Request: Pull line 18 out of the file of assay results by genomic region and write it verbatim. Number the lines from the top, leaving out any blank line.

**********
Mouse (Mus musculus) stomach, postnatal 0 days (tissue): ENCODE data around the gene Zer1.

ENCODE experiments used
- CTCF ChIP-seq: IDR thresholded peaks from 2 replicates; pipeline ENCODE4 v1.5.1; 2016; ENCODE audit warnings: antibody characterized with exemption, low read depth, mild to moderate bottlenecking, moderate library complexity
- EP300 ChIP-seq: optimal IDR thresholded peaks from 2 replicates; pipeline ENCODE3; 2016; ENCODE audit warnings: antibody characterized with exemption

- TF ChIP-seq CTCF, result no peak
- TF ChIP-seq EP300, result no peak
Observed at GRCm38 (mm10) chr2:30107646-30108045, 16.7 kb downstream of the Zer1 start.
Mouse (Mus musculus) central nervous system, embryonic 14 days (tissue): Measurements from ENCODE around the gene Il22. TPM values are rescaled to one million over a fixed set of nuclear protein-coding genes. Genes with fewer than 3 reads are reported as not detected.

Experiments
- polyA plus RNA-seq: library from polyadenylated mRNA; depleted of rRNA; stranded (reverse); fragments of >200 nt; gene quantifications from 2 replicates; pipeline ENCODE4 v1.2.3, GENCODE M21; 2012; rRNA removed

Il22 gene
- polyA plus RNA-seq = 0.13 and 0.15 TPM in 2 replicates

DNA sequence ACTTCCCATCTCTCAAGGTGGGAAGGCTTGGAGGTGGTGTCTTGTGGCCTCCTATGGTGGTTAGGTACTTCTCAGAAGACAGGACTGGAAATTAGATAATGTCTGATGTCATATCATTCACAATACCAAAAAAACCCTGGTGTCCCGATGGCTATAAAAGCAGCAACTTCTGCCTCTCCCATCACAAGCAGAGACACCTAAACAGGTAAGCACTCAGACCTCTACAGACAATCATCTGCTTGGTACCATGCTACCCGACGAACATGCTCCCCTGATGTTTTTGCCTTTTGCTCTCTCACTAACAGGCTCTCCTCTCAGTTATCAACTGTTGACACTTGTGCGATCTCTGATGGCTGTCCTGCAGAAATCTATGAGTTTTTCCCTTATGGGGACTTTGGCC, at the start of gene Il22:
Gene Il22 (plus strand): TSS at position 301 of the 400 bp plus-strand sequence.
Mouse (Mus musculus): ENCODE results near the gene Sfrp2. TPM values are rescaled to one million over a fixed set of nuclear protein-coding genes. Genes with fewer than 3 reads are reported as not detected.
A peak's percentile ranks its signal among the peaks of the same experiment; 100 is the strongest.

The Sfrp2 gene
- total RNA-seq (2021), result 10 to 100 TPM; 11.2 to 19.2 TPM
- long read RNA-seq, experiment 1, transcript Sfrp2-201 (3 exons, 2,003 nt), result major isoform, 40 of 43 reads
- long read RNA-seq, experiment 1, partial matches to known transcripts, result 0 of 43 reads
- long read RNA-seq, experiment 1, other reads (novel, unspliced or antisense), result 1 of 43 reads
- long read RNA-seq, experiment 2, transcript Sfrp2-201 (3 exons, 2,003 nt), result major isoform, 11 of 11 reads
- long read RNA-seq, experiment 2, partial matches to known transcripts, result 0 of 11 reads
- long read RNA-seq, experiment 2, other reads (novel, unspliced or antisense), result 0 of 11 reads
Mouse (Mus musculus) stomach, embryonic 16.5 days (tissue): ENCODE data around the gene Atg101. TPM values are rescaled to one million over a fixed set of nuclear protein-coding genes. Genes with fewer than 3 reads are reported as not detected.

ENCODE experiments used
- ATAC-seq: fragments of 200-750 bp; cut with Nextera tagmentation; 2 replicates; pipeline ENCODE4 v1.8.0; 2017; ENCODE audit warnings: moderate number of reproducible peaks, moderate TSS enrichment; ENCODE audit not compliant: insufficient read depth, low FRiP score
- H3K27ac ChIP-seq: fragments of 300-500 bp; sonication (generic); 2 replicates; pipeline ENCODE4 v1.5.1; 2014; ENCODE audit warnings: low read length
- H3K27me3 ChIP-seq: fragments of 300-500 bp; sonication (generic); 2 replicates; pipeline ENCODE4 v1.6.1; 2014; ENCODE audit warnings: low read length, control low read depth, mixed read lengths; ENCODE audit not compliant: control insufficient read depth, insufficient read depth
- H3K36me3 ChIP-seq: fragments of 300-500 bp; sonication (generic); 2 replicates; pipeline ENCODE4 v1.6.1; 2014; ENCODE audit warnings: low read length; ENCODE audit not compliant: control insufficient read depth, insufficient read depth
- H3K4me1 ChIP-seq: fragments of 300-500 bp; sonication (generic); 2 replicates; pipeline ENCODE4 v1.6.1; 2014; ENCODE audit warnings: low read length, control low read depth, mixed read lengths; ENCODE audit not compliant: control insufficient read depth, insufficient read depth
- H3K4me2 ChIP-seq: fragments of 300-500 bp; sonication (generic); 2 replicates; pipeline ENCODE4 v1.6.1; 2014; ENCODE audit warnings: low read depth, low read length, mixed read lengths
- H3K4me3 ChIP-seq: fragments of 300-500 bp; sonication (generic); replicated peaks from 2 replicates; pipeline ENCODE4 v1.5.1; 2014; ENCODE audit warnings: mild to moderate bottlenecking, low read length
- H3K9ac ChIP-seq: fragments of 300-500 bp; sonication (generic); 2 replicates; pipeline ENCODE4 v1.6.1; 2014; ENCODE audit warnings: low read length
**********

- total RNA-seq (2021), result 10 to 100 TPM; 11.2 to 19.2 TPM